A number of MotoGP riders preparing to line up for this weekend’s Australian Grand Prix at the iconic Phillip Island circuit have expressed concerns about whether or not the main race will even be able to go ahead, if the weather forecast is to be believed.
High winds are set to hit the coastal circuit on Sunday, prompting questions about the safety of riding, something of particular concern to racers given past experience.
Located on the Australian state of Victoria’s southern coast - with only Tasmania separating it from Antarctica - and taking place during the southern hemisphere’s spring season, the track is notorious for rapid swings in weather conditions, and despite beautiful blue skies greeting the MotoGP paddock on Thursday, this isn't expected to set the tone for the weekend.
With 30mph (50km/h) winds and gusts of up to 50mph (80km/h) expected for Sunday, it’s similar conditions to those faced on Saturday morning in 2019 when Portuguese racer Miguel Oliveira was blown off the track at Turn 1 while doing nearly 200mph (320km/h) in FP4, with the following qualifying session then cancelled.
And with that in mind, a number of riders were quick to admit that the prospect of taking to the circuit in similar conditions not for practice but for a 27-lap race is a daunting one.
“Sunday looks from morning to afternoon really bad,” Oliveira explained ahead of the weekend’s action getting underway.
“Not because of the rain, in my opinion, but because of the wind. It could be a bit dangerous to ride, and I don’t know. We’ll take it day by day, and by Saturday come up with a back-up plan if Dorna sees it to be necessary.”
“MotoGP now is not a joke,” stressed his team-mate Raul Fernandez. “We go really really fast, and I saw Miguel’s crash in 2019, with the wind. It is not funny, and if the weather looks like this it would be difficult. Sure, they will take the best decision for us, the correct line.”
“It’s a bit difficult,” LCR Honda rider Alex Rins agreed. “Before coming here [to his media debrief] I was checking some data and some info for this GP, and it looks like on Sunday we’re going to have 70kph winds.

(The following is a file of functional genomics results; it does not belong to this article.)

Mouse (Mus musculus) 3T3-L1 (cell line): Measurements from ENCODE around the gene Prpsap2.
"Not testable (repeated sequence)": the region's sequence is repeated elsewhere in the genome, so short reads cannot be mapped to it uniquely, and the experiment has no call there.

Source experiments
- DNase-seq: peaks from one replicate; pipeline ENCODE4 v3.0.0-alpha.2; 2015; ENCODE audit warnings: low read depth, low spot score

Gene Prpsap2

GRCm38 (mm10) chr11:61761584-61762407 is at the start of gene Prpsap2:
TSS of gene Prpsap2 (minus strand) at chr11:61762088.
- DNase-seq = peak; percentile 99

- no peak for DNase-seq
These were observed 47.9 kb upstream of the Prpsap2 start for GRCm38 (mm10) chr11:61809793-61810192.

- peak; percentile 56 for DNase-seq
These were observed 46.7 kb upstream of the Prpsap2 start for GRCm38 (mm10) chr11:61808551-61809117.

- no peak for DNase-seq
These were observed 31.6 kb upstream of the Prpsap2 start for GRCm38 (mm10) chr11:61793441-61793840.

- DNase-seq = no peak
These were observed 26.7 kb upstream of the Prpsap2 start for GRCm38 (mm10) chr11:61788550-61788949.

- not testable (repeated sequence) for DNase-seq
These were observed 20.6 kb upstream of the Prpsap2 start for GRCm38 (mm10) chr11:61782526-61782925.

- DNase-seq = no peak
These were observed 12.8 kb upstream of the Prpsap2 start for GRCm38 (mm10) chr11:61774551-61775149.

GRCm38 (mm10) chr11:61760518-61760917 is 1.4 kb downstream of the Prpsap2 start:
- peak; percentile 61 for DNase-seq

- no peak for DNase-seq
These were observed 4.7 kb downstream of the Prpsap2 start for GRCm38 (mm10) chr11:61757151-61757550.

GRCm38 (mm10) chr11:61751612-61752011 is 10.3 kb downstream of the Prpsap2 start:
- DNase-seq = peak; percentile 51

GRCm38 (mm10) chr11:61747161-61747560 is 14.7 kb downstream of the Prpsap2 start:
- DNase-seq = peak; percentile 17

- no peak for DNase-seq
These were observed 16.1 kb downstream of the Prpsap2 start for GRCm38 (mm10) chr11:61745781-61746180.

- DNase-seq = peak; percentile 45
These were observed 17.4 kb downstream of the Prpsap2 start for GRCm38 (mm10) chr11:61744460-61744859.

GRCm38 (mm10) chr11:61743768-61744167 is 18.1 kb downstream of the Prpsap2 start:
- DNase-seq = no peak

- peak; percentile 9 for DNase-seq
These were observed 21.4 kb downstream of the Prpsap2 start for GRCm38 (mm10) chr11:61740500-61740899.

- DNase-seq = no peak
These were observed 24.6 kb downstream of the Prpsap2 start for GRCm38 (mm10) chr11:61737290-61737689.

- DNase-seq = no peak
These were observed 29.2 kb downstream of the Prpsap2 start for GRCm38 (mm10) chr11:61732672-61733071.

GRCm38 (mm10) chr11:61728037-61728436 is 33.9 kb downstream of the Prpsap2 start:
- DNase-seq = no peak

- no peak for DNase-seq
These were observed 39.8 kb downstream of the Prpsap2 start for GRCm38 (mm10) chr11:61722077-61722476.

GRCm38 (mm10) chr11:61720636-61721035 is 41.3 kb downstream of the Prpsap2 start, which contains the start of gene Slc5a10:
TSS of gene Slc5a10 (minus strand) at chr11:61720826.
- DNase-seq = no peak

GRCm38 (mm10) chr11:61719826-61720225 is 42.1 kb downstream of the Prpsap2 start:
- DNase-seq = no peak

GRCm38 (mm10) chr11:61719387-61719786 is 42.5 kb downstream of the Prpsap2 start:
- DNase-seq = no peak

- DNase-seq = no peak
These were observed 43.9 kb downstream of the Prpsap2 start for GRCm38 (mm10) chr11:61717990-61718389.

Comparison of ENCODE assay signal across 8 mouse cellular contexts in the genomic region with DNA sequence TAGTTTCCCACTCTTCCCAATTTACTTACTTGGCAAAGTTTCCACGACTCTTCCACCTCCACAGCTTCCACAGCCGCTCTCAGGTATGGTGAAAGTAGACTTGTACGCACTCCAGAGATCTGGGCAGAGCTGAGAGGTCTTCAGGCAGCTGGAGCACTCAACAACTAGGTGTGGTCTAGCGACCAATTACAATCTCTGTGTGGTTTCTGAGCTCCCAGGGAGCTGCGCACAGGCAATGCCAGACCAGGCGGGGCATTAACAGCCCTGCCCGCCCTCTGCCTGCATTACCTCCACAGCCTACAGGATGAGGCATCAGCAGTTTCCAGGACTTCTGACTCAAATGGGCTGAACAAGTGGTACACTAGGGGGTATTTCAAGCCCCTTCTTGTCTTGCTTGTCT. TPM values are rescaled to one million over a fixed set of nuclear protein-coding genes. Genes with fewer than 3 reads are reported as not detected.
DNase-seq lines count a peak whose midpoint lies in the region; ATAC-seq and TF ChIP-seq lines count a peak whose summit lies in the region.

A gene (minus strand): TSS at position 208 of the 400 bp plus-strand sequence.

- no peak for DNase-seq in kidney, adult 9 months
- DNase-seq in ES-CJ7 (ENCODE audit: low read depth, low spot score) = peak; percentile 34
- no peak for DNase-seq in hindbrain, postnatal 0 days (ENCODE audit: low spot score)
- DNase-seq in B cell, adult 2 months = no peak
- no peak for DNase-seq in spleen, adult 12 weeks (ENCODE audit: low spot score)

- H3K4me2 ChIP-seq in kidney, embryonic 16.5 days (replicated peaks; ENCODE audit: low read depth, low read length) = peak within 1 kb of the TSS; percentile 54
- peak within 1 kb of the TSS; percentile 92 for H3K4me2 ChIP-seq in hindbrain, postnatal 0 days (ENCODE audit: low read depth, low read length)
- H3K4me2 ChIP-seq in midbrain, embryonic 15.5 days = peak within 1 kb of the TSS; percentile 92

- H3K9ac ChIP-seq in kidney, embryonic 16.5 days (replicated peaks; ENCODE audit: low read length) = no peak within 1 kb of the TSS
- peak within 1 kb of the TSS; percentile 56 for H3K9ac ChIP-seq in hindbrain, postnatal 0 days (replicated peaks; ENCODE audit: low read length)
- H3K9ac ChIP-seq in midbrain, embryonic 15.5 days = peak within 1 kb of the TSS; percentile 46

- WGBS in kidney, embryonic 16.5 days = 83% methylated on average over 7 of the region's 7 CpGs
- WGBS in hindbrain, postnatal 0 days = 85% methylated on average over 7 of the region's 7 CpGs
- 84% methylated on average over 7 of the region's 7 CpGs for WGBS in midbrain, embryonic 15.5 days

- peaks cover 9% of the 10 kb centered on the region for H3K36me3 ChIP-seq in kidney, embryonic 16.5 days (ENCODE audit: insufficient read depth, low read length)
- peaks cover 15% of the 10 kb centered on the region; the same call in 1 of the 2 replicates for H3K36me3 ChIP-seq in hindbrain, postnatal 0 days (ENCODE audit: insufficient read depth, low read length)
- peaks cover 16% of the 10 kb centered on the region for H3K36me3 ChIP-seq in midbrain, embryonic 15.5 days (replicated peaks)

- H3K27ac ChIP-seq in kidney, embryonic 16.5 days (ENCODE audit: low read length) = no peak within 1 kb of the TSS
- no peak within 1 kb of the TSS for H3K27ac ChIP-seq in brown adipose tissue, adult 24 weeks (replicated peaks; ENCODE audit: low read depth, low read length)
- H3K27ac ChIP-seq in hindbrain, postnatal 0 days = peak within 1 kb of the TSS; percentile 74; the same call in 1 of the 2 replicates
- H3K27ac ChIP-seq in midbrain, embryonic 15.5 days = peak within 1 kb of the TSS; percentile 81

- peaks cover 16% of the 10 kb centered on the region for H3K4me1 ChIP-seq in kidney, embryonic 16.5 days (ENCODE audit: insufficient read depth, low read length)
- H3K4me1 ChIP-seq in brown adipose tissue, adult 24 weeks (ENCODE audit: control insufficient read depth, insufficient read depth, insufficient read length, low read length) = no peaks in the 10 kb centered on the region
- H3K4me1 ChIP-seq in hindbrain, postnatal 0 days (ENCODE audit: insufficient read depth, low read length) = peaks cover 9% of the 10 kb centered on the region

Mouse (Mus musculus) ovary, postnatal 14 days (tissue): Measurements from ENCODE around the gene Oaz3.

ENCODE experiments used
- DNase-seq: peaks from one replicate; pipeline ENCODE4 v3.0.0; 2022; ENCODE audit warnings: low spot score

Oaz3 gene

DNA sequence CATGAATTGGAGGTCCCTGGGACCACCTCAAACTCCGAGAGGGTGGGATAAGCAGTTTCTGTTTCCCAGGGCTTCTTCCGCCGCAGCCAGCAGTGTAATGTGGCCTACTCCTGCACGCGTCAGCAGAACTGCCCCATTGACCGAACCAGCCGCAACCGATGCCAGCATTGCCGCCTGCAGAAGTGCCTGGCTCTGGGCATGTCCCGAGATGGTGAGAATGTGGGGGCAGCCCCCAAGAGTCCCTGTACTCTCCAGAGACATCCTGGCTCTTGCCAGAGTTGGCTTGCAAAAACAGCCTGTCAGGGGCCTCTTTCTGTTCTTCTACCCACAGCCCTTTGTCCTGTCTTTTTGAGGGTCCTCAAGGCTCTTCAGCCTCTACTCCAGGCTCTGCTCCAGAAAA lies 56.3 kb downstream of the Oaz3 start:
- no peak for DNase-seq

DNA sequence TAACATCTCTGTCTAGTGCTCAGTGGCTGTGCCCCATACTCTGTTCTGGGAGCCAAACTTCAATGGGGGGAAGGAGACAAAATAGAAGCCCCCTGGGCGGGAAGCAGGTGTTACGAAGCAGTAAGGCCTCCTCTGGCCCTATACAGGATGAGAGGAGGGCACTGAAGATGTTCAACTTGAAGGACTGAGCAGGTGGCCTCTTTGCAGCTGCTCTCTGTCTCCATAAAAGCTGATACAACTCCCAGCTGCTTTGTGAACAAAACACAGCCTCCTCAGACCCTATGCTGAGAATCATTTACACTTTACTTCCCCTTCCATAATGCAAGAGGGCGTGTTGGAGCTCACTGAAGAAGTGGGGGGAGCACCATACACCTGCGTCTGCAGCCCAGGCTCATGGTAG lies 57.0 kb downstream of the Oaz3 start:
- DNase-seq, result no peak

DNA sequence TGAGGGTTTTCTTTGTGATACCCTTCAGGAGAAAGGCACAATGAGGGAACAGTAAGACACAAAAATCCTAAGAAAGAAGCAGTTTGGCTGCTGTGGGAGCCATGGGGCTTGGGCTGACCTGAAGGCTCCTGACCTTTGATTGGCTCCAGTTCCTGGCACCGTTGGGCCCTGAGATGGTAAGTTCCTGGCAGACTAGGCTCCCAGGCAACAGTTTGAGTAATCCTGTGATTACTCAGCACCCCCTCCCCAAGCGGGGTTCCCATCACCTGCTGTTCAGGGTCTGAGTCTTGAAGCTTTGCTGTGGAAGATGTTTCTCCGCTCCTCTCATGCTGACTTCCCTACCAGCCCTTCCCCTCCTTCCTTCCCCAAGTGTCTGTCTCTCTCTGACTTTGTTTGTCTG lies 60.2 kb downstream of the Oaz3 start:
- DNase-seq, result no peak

“It’s going to be difficult, and for sure we need to check if it’s secure or not to ride. With 70kph winds we haven’t rode yet, and if you add the water and the cold for sure it’s even more dangerous.”
One rider that is perhaps more certain of what that back-up plan should look like is Pramac Racing’s Johann Zarco.
“We should have the long race on Saturday,” he told the media, “that would maybe be the main idea. Instead of the sprint we do the long race. It won’t be easy to do a Saturday like this, but if we want to have points… then otherwise we just do the sprint but only to ninth place gets points.”
The root cause of the weather problems - the race’s scheduled time of the year early in the Australian springtime - was also something that riders were quick to raise concerns about.
Asking for years for the race to be moved to the beginning of the MotoGP season in March, that has proved impossible thanks to organising body the Australian Grand Prix Commission also being responsible for March’s F1 race in nearby Melbourne.
“It’s quite annoying, because it’s a beautiful race and it can be maybe the best race of the season if we come in another period," said VR46 Ducati rider Luca Marini.
"A day like today [Thursday] is amazing to ride the bike here.
“But it’s difficult to have this weather in a constant way. Every time we are hoping to move this race to a better period, but it never happens. We need to accept it and try to do our best job.
“I want to say that on a MotoGP bike it is much safer and much better to ride here because our tyres are incredible, and made on purpose just for this track.
“But on a Moto2 bike it’s one of the most scary races of the year, and I am very happy to be a MotoGP rider, especially for Sunday, with the wind and the cold temperature and the rain.
"In Moto2 every corner looks difficult, and especially if you're a rider that doesn't trust the tyres [to] push a lot in the outlap and make temperature in the tyres, then the tyre never works. For 40 minutes of practice, you have cold tyres for all the practice. And the feeling is quite bad."